SAN JOSE, Calif. Atheros Communications is trying to rally interest in defining a standard for mesh technology in home networks. Such a standard would help the company merge and add value to its Wi-Fi and powerline chips.
The IEEE 802.11 group that created the Wi-Fi standard has tried for years to set a standard for mesh networks, so far without success. The problem, in part, has been efforts have involved a wide range of stakeholders interested in a variety of home, metro, military and public service nets.
"When you start with that kind of crowd in a room you get a mess," said Bill McFarland, chief technology officer at Atheros in an interview at the Embedded Systems Conference
"We are interested in standardization, but we will do it in a focused way for mesh in powerline, Wi-Fi and MoCA," McFarland said, referring to the Multimedia over Coax Alliance. "We are only talking about home networking," he said.
The discussions so far have involved members of MoCA, other Wi-Fi companies and members of the HomePlug Powerline Alliance. They have not yet decided whether they want to try to set an ad hoc standard or work through the 802.11 group.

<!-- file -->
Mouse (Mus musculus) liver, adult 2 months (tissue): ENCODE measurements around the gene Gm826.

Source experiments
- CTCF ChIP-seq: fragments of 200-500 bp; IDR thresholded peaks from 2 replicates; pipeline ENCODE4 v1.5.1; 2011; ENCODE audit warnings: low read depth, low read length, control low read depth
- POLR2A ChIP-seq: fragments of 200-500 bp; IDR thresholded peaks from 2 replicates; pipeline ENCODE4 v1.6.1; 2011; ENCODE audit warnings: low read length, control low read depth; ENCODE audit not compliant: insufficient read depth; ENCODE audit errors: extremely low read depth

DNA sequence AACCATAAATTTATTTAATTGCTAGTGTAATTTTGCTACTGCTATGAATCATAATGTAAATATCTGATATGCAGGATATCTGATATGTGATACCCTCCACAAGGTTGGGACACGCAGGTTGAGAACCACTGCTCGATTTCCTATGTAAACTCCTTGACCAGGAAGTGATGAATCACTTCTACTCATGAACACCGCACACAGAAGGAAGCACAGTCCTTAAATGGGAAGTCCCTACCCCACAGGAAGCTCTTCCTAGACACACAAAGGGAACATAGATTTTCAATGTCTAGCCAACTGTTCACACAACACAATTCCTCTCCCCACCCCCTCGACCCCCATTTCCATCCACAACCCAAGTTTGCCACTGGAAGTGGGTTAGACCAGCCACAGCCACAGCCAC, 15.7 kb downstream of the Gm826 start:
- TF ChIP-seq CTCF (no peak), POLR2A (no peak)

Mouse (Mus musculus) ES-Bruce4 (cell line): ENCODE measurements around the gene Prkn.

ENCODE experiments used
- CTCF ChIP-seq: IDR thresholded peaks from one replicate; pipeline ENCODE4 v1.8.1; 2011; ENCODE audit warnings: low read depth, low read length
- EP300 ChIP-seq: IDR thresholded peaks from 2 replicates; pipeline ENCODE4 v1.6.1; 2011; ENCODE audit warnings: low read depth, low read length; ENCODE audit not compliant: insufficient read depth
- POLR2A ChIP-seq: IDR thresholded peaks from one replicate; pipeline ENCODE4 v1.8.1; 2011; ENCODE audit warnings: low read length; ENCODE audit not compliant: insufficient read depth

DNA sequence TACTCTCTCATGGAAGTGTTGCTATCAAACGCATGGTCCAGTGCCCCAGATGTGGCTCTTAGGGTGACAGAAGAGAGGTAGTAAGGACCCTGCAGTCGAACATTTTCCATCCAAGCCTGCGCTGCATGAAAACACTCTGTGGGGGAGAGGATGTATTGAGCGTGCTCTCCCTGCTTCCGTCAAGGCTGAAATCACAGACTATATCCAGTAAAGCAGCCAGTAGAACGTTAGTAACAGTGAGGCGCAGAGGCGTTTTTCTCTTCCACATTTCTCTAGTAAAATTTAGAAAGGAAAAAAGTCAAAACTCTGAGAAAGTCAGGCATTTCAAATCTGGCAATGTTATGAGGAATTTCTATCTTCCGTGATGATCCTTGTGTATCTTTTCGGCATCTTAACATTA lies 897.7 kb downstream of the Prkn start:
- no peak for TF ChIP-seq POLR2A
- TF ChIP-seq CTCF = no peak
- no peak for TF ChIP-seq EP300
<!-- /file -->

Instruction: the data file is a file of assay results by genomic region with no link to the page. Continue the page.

"There is a lot of discussion of that at the moment, and each approach has its advantages," said McFarland. "I expect it will be resolved in the next few months," he said.
Atheros is in an early stage of developing its own mesh technology. It demonstrated traffic running across Wi-Fi and powerline nets over a few discrete hops at the Consumer Electronics Show in January. However, it is yet to show robust multi-hop technology supporting quality-of-service policies.
Atheros envisions hybrid home nets that can use powerline to help Wi-Fi nets extend their range or route past walls. "There's a great use model story there," he said.
Of course, vendors such as Atheros will have to create software to make the different device IDs, addresses and keys on hybrid networks appear as if they are on a single net for consumers, McFarland noted.
The work on mesh standards comes as Atheros is sampling a new powerline chip set from Intellon which it acquired in September. As many as five other chip makers are about to debut powerline chips that, like Intellon, are based on the ad hoc standard of the HomePlug group and the IEEE 1901. They include Arkados, Gigle Networks, Renesas and STMicroelectronics.
"The big evolution is we now have an IEEE standard coupled with price reductions that will let us move from installations based on adapters to being embedded," said McFarland. "Powerline has never been embedded into another devoice, but now TVs and Blu-Ray players might have it built right in.
"We are across the chasm in embedded Wi-Fi and we are about to cross it for powerline," he added.
Long term, Atheros believes it can produce integrated silicon for Wi-Fi and powerline, making the mesh software even more strategic. "We don't have definite product plans, but I don't see how it would not come to pass eventually," he said.